It was about this time that Max Muller received an invitation to deliver a course of lectures the following spring at the Royal Institution on Comparative Philology. He at once accepted the invitation, and continued to lecture at the Institution from time to time for above thirty years, his last course there being delivered in March, 1894, on the Vedanta Philosophy. Beyond bringing out the second edition of Ancient Sanskrit Literature, writing a very few articles for the Saturday Review, and preparing his lectures, Max Muller got through but little literary work this year. The sunshine within the house was a delightful contrast to the weather without, for it had been a summer of almost ceaseless rain, and at the usual time of hay-harvest the hay-fields round Oxford were all flooded.

Max Muller had been kept in constant anxiety about his mother's health all through the spring and early summer, and at the end of August wrote and offered to pay her a short visit, but she felt hardly well enough for the excitement.

To His Mother.

Translation. September 7.

'I think you are right in being quiet and alone. To see you again, and then to have to leave after a week, would be almost too much for me, how much more for you? Our lives are in the hands of a Father who knows what is best for all of us. Death is painful to the creature, but in God there is no death, no dying; dying belongs to life, and is only a passage to a more perfect world, into which we all go when God calls us. When one's happiness is as perfect as mine is, then the thought of death often frightens one, but even then that is conquered by the feeling and the faith that all is best as it is, and that God loves us more than even a father and mother can love us. It is a beautiful world in which we live, but it is only beautiful, and only really our home, when we feel the nearness of God at each moment, and lean on Him and trust in His love. And so I trust God will spare you to us, as long as it is good for us; and when the hour of parting comes, we know that love never dies, and that God, who bound us so closely together in this life, will bring us together where there is no more parting. ... I wish you could see us here: our home is charming, and when I remember how I arrived here with one "box," my heart runs over when I see how God has blessed me.'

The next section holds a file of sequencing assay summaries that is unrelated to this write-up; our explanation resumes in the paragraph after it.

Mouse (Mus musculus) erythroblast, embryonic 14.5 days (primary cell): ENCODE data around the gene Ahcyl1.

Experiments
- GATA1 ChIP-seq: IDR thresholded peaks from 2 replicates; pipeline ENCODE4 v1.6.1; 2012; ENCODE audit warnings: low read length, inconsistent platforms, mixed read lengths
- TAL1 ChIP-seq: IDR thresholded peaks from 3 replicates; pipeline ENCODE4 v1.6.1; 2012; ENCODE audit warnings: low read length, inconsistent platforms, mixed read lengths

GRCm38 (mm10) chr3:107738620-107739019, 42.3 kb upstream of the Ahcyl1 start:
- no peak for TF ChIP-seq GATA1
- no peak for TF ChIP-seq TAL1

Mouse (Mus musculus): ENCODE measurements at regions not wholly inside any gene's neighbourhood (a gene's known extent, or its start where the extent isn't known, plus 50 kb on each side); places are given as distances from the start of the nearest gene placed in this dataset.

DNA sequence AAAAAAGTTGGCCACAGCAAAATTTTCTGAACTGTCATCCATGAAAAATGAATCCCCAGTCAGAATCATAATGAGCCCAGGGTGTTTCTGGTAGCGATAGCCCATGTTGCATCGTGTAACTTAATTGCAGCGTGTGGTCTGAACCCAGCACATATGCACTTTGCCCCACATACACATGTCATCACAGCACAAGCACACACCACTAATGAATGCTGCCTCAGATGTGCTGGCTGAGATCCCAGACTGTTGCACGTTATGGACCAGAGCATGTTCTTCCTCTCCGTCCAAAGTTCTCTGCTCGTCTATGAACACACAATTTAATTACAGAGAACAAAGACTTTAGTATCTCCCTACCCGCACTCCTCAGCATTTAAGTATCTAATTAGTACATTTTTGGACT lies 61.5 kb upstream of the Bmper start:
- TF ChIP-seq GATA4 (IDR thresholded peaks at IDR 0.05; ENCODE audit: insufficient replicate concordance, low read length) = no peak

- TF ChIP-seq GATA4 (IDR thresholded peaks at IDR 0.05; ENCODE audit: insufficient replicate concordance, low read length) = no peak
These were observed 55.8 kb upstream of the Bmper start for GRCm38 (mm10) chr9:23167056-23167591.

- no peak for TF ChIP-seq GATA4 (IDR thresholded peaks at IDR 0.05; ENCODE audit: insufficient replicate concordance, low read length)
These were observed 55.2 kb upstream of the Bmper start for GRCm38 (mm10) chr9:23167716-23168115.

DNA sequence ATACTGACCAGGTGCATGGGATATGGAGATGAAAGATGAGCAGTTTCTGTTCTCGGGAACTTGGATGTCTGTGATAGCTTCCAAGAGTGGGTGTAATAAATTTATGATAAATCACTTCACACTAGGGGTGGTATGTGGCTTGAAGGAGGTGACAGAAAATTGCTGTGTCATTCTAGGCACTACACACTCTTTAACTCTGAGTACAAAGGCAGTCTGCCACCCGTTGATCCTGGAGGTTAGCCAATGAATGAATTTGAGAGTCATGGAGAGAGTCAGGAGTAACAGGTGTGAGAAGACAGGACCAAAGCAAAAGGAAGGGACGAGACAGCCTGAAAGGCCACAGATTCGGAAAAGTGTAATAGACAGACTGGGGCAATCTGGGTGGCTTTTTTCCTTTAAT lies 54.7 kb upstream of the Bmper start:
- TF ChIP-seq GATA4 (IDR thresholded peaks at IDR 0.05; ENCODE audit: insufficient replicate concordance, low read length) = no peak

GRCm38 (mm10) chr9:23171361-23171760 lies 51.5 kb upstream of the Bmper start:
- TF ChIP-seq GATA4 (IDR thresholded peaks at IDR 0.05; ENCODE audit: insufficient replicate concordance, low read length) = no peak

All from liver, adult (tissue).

In September Max Midler and his wife went to Brighton, where he enjoyed the sea-bathing, and renewed his old love of swimming. There were several swimming competitions during their stay, and he always joined the competitors, and was glad to find that he kept up his former power of rapid and strong swimming.

To Professor Bernays.

Translation. 64, High Street, October 21.